The court interpreted DGCL Section 141(c) as not permitting a board to delegate to a board committee resolution of an open issue in a merger agreement. DGCL Section 251(b) imposes a statutory duty on a board to approve the terms of a merger agreement. The court wrote: “Where a board has a specific statutory duty, it may not delegate that duty to a committee unless Section 141(c) permits it to do so.” The court noted that, under Section 141(c)(2), “a committee does not have any power with respect to” approving an agreement of merger or its terms. “The Dividend Provision was a term of the merger…[and it appeared] that the committee alone, and not the Board, approved the Dividend Provision, which did not appear in the Draft Merger Agreement.” The court made clear that it viewed the Dividend Provision as a “key open issue” given the lengthy period expected between singing and closing—but it is uncertain whether the court’s analysis applies only to key open issues or instead to any open issues.

The court held that the plaintiff adequately pled a conversion claim. The court wrote: “Through the merger, Defendants took Plaintiff’s shares and replaced them with something else, in disregard of his rights as a stockholder under Section 251. Conversion by merger satisfies the tort of conversion. Plaintiff has adequately alleged that the merger was invalid under Section 251, and so has pled a conversion claim.”

The court suggested that the defendants act to remedy their possible statutory noncompliance. The court noted that, with respect to the Board’s noncompliance with DGCL Section 251, “Delaware law offers solutions for missteps.” Without further discussion, the court cited, in a footnote, DGCL Sections 204 and 205. These Sections provide for validation of defective corporate acts where the defect was the result of a failure of proper authorization of the act. Section 204 provides that a board can ratify its prior defective corporate acts by adopting resolutions to that effect—which must be approved by the stockholders if a stockholder vote was required at the time of the defective corporate act. Section 205 provides that a corporation may request that the court validate prior defective corporate acts. As discussed in “Practice Points” below, it is uncertain whether utilizing Section 204 or 205 would be practicable in the context of past mergers.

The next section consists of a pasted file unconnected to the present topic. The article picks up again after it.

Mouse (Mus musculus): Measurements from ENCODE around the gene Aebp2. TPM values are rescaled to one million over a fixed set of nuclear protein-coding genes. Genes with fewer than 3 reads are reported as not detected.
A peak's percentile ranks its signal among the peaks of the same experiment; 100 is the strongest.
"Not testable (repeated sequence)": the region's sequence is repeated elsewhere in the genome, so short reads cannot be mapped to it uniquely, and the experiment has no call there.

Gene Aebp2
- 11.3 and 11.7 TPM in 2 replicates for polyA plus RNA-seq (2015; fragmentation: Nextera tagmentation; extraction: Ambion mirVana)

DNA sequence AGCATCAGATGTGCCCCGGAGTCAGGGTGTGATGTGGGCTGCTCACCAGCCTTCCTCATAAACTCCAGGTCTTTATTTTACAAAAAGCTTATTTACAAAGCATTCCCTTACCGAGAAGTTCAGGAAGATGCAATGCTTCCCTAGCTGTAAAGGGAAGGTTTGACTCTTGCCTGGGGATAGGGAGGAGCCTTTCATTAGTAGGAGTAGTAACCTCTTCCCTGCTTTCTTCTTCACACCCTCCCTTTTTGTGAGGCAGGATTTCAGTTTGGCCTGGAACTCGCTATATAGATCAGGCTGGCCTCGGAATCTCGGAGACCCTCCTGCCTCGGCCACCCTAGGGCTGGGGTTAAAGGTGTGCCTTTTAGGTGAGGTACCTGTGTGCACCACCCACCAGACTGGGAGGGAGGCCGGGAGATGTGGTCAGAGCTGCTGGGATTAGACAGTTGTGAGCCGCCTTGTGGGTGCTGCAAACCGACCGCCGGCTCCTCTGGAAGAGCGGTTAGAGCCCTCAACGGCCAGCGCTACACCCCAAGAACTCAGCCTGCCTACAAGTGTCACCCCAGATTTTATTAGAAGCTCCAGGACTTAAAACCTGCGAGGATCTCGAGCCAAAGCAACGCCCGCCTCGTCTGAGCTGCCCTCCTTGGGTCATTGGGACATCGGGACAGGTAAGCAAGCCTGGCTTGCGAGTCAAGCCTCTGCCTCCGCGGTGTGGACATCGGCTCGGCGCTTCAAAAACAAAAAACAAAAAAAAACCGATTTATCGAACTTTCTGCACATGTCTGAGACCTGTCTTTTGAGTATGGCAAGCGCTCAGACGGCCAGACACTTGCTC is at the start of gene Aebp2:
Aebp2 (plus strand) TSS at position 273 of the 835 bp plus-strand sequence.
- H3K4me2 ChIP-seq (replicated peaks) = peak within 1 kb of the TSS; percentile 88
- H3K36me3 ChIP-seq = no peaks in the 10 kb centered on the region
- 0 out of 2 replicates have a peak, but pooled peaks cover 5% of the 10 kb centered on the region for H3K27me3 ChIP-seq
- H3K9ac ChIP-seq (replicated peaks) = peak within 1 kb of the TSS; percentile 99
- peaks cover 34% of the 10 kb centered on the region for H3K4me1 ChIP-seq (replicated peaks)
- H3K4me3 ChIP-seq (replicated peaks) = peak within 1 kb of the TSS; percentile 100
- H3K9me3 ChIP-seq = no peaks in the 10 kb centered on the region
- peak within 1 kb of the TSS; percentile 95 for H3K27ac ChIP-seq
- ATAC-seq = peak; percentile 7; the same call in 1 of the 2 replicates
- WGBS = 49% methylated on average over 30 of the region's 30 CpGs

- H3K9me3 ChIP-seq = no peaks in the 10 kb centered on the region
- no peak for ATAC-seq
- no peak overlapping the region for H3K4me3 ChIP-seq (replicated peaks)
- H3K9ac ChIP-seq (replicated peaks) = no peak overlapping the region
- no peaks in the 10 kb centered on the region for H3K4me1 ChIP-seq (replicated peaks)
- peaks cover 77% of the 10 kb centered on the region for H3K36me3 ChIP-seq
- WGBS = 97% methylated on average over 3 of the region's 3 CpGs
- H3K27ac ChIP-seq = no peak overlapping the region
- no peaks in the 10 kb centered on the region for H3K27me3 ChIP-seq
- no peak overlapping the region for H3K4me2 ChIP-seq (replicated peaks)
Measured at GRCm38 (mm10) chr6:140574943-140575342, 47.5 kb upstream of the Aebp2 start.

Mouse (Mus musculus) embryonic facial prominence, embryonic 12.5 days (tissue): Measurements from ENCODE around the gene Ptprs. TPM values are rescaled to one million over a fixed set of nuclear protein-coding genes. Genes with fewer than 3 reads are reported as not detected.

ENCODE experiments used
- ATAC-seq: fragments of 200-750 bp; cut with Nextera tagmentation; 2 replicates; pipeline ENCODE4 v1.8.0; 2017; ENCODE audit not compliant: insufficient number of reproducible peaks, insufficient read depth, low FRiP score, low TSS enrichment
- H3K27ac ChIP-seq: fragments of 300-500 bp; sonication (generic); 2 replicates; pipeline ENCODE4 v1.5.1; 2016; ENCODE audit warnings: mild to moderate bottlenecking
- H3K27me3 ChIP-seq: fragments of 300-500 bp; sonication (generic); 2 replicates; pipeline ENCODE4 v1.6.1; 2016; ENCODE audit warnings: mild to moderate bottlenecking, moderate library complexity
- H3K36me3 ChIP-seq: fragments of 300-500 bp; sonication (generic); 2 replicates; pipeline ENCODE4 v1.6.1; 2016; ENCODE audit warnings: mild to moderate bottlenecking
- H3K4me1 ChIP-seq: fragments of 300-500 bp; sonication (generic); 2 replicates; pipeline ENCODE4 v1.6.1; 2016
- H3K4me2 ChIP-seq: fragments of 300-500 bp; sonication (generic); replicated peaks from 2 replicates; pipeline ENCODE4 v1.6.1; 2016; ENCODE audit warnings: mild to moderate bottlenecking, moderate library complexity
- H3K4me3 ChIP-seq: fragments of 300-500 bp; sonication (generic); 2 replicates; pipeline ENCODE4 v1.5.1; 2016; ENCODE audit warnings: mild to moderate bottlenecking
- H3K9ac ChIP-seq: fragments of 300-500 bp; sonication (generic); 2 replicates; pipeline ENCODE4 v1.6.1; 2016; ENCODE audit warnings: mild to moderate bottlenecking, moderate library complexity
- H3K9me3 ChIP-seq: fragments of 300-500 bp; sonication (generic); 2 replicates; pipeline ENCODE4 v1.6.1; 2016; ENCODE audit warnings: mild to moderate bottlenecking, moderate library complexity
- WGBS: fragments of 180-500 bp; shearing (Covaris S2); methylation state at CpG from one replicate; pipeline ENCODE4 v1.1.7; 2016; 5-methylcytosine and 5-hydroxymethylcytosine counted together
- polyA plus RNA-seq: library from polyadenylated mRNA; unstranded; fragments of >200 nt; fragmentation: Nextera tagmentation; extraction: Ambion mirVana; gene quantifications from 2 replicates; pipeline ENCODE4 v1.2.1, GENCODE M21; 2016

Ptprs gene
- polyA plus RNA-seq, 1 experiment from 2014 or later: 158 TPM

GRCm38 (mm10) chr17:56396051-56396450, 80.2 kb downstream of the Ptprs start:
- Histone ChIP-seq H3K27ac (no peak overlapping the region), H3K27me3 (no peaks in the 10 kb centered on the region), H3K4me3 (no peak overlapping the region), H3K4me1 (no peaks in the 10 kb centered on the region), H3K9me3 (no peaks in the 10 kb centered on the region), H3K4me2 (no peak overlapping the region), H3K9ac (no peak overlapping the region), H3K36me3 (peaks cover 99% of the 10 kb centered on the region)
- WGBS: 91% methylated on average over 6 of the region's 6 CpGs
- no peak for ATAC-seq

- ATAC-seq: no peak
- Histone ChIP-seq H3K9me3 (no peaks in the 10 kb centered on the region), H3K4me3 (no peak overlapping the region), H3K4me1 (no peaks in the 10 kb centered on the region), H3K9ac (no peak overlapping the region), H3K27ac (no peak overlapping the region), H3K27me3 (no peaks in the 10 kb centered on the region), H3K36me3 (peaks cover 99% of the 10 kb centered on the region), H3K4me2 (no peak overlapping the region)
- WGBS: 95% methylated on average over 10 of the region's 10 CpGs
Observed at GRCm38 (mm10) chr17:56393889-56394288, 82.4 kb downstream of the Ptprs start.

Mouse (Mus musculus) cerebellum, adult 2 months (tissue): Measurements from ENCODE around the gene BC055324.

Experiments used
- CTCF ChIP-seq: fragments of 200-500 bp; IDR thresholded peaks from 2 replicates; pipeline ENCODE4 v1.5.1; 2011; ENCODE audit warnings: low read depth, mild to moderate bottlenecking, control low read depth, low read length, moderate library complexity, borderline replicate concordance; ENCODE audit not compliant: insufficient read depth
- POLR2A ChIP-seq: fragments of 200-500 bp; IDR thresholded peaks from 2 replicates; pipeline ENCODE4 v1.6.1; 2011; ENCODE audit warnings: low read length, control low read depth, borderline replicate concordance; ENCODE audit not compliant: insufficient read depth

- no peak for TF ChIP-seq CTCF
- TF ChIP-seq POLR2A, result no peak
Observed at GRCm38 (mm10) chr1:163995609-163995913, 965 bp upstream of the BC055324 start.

Practice Points

  • M&A practitioners should keep in mind the court’s recent emphasis on strict compliance with statutory requirements. For example, practitioners should:
    • keep up-to-date with respect to the result of any appeals of Activision or Moelis, and any DGCL amendments, that may change the practical impact of these decisions;
    • put renewed emphasis on preparing and adhering to detailed checklists and timetables in connection with a merger process, including with respect to compliance with statutory requirements based on the court’s interpretations in Activision; and
    • consider carefully whether there are any other areas in which common corporate practice may not be consistent with the technical requirements of the DGCL under a strict reading of the statutory provisions.


  • Boards should review and ratify the final, executed version of a merger agreement, with the disclosure schedules and charter of the surviving corporation. Given the practicalities of M&A transactions, including the need for confidentiality until execution of the final merger agreement, announcement immediately after execution, and negotiation of schedules and open points until just before execution and announcement, boards may wish to continue the practice of approving a most-recent draft of the merger agreement, so that the final agreement can be executed and announced without delay caused by waiting for board approval. Based on Activision, however, a board should also review and ratify the final, executed merger agreement, including the final disclosure letter and schedules and the charter for the surviving corporation. To facilitate such ratification, a board could consider amending the company’s bylaws to provide a lower quorum requirement (for example, the minimum permissible one-third of the board) for any such ratification.